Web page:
VU 35 35 35 37 38

Chapter No.4

Object Oriented Programming

40

Chapter No.5

Inheritance

52

Chapter No.6

Collections

60

Chapter No.7

Intro to Exceptions

70

4.1 OOP Vocabulary Review 4.1.1 Class 4.1.2 Object 4.1.3 Constructor 4.1.4 Attributes 4.1.5 Methods 4.2 Defining a Class 4.3 Comparison with C++ 4.4 Defining a Student Class 4.5 Getters/Setters 4.6 Using a Class 4.7 Static 4.8 Garbage Collection & Finalize 5.1 5.2 5.3 5.4

Comparison with C++ Object (Root Class) Polymorphism Type Casting 5.4.1 Up-Casting 5.4.2 Down-Casting

6.1 Collection Design 6.2 Collection Messages 6.3 ArrayList 6.3.1 Useful Methods 6.4 HashMap 6.4.1 Useful Methods 6.5 Address Book 6.5.1 Problem 6.5.2 Approach for Solving Problem 7.1 Types of Errors 7.1.1 Syntax Errors 7.1.2 Logical Errors 7.3.1 Runtime Errors 7.2 What is an Exception? 7.3 Why Handle Exceptions? 7.4 Exceptions in Java 7.5 Exceptions Hierarchy 7.5 Types of Exceptions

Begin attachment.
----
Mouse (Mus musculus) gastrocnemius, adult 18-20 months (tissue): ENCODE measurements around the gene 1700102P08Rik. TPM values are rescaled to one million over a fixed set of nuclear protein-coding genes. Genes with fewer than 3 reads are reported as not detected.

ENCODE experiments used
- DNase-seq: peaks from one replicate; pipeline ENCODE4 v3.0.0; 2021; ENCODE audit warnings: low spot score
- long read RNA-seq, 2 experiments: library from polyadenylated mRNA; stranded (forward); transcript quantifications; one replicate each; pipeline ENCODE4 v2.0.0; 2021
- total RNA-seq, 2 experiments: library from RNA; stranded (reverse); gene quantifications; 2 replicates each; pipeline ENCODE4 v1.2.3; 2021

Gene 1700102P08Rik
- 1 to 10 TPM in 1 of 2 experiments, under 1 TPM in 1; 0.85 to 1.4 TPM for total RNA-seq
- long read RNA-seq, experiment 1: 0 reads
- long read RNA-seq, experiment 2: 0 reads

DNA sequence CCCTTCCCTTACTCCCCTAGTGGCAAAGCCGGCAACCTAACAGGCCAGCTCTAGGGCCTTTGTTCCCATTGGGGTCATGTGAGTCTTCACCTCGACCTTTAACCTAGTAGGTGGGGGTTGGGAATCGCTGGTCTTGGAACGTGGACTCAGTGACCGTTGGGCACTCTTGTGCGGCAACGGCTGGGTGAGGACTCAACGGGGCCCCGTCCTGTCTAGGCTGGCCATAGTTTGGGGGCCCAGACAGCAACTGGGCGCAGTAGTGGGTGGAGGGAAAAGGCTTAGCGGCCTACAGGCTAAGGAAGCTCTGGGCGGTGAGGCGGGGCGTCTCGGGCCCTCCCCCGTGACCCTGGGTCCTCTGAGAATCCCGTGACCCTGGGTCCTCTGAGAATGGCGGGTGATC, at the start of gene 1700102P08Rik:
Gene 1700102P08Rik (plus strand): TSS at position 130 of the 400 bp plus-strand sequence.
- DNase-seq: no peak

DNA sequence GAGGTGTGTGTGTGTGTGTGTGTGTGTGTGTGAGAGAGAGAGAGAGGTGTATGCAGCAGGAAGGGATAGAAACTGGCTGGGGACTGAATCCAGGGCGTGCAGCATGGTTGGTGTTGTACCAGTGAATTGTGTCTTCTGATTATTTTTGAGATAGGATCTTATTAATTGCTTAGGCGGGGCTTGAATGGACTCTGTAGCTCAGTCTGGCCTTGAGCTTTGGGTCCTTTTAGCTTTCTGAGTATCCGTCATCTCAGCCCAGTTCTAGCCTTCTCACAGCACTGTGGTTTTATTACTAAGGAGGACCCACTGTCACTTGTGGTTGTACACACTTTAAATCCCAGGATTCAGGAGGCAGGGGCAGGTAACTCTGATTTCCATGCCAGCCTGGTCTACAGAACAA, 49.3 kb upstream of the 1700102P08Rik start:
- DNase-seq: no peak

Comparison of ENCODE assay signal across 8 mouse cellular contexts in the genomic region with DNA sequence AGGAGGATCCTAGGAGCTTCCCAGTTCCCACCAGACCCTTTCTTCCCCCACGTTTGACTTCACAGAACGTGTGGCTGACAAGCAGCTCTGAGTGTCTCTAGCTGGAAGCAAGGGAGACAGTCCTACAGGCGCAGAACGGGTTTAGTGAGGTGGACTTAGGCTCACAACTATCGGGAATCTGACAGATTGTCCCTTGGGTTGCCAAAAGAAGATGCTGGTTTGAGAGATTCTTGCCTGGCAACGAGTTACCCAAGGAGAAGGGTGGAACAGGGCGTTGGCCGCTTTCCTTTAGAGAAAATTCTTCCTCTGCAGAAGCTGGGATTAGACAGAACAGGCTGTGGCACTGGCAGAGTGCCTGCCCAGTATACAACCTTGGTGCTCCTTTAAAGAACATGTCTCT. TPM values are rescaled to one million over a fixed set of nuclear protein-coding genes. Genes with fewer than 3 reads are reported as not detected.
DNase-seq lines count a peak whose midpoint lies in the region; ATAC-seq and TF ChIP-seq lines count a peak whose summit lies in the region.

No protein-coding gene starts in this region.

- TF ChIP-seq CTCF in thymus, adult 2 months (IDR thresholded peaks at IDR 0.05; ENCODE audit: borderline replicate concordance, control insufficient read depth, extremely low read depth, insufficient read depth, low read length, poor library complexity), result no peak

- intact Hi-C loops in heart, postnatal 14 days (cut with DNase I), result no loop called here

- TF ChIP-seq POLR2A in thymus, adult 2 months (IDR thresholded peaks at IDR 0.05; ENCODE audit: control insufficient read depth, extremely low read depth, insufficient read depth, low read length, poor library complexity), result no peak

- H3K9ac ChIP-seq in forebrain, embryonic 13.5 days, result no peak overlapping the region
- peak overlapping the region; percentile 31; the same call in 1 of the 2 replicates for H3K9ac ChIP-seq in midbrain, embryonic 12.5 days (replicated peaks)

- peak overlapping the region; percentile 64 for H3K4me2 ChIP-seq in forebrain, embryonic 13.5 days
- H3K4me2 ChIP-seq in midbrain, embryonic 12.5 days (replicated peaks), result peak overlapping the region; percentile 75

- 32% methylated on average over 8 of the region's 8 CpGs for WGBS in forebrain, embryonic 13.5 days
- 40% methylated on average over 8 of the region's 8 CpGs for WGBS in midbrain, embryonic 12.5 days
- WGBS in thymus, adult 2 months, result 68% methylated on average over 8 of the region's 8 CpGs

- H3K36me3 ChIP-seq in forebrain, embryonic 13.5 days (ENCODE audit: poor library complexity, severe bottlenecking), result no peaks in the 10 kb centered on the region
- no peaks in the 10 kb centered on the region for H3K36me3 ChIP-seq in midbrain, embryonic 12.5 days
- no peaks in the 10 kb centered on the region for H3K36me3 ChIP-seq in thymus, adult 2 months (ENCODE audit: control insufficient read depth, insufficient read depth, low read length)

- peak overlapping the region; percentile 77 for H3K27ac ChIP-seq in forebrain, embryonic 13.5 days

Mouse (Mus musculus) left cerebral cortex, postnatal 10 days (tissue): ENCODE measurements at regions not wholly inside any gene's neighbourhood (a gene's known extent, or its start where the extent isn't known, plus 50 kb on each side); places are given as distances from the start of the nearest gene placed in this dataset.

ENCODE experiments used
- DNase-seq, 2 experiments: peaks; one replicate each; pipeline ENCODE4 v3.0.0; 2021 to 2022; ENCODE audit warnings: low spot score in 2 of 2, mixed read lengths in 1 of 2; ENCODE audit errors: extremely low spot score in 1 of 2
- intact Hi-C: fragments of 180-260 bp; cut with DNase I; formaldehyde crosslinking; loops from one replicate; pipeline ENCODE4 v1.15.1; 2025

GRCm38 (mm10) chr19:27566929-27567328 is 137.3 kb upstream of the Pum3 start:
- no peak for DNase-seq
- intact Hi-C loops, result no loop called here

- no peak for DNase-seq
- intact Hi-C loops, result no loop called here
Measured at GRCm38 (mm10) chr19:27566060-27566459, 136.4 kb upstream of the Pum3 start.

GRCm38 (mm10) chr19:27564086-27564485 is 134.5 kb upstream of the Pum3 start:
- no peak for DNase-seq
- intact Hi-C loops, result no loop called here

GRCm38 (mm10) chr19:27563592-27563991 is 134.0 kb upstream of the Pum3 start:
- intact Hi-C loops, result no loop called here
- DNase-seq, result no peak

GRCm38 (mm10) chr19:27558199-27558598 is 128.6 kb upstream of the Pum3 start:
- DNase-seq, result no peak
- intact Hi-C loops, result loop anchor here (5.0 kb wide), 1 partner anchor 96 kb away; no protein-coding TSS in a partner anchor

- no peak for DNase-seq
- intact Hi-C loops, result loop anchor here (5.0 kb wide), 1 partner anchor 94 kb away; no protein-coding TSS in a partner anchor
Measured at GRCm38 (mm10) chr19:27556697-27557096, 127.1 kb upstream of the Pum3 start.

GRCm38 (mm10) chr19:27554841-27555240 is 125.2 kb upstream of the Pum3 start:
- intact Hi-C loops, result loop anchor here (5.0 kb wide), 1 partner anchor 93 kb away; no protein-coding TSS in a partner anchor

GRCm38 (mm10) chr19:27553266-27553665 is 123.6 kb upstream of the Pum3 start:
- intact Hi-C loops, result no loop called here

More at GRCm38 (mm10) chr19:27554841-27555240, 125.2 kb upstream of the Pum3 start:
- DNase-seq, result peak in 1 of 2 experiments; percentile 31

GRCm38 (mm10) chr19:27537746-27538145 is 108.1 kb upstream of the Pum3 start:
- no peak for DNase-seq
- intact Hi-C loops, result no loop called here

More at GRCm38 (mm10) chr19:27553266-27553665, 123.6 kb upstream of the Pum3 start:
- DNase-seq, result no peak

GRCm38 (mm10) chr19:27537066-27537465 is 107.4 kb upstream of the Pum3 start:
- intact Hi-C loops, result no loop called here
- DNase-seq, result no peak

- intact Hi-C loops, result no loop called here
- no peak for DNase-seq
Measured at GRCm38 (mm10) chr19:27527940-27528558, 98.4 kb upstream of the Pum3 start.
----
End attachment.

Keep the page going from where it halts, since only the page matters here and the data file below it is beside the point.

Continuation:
© Copyright Virtual University of Pakistan

40 40 40 40 40 40 41 41 43 43 45 47 47 52 56 57 59 59 59 60 60 61 61 62 62 65 65 65 70 70 70 70 70 70 71 71 72

2

Web Design & Development – CS506

7.6

7.7 7.8 7.9 7.10 7.11 7.12

7.5.1 Unchecked Exceptions 7.5.2 Checked Exceptions How Java Handles exceptions 7.6.1 try Block 7.6.2 catch block 7.6.3 finally block 7.6.4 throw 7.6.5 throws Examples of Unchecked Exceptions Examples of Checked Exceptions The finally Block Multiple catch blocks The throws clause printStackTrace Method

VU 72 72 72 72 72 72 74 74 75 77 79 80 82 83

Chapter No.8

Streams

85

Chapter No.9

Modification of Address Book Code

90

Chapter No.10

Graphical User Interfaces

102

8.1 8.2 8.3 8.4 8.5

The Concept of Streams Types of Systems Stream Classification Based on Functionality Example of Reading from File Example of Writing to File